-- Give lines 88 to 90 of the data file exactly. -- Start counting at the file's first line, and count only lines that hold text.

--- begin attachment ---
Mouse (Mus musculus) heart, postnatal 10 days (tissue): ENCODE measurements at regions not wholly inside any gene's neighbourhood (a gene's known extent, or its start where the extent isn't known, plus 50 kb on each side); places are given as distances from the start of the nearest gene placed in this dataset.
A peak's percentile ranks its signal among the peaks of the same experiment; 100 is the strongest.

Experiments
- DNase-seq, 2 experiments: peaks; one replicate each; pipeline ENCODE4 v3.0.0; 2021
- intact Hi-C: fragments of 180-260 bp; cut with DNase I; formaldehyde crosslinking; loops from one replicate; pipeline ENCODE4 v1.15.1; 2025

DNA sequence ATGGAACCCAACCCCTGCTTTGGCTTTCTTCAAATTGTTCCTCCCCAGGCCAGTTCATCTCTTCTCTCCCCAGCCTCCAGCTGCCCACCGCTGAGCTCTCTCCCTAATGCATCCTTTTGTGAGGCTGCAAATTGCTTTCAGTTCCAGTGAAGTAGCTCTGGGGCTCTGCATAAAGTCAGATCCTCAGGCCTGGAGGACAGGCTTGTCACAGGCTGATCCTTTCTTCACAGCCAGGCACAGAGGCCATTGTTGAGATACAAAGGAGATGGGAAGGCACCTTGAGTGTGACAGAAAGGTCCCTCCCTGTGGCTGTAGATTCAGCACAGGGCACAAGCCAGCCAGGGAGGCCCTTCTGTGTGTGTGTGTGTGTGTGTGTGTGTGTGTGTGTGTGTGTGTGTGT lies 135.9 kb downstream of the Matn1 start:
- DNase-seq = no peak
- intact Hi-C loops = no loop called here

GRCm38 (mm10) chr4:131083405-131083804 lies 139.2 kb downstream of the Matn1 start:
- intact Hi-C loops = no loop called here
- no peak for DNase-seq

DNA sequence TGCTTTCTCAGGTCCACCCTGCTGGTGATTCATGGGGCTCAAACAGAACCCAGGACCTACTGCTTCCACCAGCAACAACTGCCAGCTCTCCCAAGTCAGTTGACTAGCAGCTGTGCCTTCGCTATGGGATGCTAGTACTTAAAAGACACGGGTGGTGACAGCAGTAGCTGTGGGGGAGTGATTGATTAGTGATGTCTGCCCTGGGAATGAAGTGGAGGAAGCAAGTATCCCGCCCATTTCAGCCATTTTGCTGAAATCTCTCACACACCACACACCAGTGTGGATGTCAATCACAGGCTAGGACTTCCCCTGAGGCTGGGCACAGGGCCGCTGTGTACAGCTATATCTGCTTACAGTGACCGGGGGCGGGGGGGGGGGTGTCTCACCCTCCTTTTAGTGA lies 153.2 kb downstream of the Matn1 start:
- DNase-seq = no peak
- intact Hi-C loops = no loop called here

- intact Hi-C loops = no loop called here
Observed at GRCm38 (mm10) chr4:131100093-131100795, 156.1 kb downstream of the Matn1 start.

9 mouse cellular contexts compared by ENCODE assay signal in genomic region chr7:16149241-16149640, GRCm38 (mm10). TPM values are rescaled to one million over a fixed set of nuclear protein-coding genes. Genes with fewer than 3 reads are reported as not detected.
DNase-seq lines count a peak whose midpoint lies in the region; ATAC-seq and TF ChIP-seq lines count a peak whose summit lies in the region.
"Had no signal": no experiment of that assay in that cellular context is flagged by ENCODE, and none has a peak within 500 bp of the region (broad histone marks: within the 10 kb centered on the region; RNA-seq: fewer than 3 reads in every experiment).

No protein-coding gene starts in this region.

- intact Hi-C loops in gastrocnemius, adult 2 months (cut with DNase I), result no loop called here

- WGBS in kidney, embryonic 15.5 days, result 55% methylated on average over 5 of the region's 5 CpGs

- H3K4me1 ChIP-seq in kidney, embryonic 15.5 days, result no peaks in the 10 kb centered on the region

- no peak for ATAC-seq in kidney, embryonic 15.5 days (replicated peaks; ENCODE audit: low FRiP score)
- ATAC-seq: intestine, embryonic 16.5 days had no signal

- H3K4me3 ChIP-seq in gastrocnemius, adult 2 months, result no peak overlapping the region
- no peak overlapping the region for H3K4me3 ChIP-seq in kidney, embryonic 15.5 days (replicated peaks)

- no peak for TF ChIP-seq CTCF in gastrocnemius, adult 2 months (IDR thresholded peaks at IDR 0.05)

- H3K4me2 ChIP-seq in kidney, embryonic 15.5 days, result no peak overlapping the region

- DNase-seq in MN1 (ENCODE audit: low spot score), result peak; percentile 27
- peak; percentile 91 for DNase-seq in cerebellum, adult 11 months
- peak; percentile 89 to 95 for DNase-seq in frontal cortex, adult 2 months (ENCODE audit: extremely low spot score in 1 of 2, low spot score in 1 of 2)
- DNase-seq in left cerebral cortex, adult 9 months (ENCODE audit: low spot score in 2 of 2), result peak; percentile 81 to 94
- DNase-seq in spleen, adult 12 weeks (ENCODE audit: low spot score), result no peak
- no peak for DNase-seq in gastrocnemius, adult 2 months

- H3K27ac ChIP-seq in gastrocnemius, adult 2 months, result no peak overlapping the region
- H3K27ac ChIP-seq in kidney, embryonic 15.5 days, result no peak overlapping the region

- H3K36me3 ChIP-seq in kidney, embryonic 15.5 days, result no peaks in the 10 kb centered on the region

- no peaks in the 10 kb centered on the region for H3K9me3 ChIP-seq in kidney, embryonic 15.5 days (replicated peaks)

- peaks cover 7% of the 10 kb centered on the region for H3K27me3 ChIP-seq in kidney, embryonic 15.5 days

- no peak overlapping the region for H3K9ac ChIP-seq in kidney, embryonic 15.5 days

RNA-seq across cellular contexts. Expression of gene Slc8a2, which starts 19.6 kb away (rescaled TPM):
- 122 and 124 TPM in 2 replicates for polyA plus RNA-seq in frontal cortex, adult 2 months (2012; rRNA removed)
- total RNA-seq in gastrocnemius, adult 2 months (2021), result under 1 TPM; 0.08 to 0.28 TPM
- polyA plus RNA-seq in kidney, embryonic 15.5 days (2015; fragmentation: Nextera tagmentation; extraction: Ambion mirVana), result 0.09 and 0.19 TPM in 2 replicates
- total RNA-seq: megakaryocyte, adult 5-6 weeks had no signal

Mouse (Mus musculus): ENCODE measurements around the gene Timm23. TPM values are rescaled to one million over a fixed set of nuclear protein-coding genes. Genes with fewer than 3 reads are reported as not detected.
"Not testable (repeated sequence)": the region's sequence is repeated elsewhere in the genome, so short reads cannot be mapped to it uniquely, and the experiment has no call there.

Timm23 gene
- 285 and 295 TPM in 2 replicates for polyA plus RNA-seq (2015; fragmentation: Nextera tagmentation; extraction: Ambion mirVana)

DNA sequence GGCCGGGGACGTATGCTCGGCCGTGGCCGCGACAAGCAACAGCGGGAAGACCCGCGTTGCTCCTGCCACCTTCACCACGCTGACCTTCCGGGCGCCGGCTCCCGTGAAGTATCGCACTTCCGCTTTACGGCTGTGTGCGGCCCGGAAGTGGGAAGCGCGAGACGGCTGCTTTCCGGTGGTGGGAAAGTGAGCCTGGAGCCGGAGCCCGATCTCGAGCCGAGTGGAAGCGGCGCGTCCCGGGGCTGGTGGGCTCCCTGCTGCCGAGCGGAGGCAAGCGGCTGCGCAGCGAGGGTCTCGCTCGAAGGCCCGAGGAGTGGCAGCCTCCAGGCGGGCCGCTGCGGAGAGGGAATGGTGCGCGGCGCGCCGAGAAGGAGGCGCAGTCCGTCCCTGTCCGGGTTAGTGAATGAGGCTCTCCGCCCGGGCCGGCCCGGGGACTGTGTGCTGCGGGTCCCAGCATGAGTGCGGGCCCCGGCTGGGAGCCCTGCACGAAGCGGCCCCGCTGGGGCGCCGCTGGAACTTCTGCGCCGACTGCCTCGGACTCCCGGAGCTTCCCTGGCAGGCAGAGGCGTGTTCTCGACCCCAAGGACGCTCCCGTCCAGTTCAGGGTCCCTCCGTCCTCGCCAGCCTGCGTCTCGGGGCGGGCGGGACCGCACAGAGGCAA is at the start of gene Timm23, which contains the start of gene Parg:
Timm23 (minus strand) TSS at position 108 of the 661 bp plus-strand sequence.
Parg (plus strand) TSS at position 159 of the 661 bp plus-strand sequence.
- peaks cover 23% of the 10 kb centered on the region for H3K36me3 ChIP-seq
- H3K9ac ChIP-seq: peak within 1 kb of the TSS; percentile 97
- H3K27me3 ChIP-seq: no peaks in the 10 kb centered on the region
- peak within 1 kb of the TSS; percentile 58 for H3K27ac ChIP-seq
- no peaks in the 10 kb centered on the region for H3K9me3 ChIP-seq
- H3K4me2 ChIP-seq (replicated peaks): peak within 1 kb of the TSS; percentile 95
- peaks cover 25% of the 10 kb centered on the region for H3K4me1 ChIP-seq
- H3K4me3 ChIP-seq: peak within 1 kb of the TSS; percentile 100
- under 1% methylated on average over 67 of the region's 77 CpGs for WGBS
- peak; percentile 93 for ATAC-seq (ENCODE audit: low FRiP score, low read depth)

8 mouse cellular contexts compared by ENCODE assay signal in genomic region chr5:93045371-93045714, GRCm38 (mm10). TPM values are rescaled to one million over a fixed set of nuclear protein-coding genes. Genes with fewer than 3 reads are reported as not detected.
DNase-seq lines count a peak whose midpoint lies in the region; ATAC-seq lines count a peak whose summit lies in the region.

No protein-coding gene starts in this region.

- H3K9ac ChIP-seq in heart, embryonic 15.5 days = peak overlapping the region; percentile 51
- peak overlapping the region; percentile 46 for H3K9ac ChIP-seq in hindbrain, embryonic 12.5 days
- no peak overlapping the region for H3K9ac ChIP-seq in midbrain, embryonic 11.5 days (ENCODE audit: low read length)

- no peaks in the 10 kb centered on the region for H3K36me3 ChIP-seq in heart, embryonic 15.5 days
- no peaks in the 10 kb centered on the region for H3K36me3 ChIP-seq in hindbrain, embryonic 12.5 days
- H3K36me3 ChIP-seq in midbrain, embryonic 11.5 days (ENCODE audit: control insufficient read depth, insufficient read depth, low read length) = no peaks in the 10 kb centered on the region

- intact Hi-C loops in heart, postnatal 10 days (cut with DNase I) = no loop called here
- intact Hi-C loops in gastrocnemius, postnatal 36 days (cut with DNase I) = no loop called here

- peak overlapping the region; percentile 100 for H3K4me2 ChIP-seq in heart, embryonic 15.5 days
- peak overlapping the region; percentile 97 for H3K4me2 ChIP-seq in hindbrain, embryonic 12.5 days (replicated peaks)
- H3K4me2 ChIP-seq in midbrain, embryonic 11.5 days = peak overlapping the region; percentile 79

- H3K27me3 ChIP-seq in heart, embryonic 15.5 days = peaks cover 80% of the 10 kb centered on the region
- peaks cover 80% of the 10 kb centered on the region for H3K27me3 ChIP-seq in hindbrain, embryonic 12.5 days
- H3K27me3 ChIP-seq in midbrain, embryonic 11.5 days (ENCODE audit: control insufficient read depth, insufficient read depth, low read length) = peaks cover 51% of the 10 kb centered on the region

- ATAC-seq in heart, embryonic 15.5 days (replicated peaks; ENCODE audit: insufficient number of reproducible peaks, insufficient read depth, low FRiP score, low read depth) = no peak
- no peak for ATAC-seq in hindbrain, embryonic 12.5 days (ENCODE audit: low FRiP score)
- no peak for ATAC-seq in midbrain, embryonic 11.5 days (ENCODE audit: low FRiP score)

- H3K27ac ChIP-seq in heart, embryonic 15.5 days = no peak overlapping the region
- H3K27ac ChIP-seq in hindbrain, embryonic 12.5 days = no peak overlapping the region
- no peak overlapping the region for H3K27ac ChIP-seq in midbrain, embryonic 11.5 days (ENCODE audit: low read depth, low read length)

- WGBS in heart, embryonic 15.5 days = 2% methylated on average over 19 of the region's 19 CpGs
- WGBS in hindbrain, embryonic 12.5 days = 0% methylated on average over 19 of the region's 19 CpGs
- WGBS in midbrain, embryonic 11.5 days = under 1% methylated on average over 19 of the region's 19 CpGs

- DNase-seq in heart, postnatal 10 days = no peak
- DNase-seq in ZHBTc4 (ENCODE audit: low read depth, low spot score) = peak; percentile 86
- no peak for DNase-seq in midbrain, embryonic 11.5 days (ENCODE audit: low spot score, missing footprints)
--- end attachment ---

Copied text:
- WGBS in hindbrain, embryonic 12.5 days = 0% methylated on average over 19 of the region's 19 CpGs
- WGBS in midbrain, embryonic 11.5 days = under 1% methylated on average over 19 of the region's 19 CpGs

- DNase-seq in heart, postnatal 10 days = no peak